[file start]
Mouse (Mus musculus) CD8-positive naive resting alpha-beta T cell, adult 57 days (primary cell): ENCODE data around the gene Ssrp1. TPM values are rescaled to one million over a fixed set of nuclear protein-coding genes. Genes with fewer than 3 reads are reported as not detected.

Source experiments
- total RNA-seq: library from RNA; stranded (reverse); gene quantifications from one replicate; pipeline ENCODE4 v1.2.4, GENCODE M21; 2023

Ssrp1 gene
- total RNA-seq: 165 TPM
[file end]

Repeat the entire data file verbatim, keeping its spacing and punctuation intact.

Mouse (Mus musculus) CD8-positive naive resting alpha-beta T cell, adult 57 days (primary cell): ENCODE data around the gene Ssrp1. TPM values are rescaled to one million over a fixed set of nuclear protein-coding genes. Genes with fewer than 3 reads are reported as not detected.

Source experiments
- total RNA-seq: library from RNA; stranded (reverse); gene quantifications from one replicate; pipeline ENCODE4 v1.2.4, GENCODE M21; 2023

Ssrp1 gene
- total RNA-seq: 165 TPM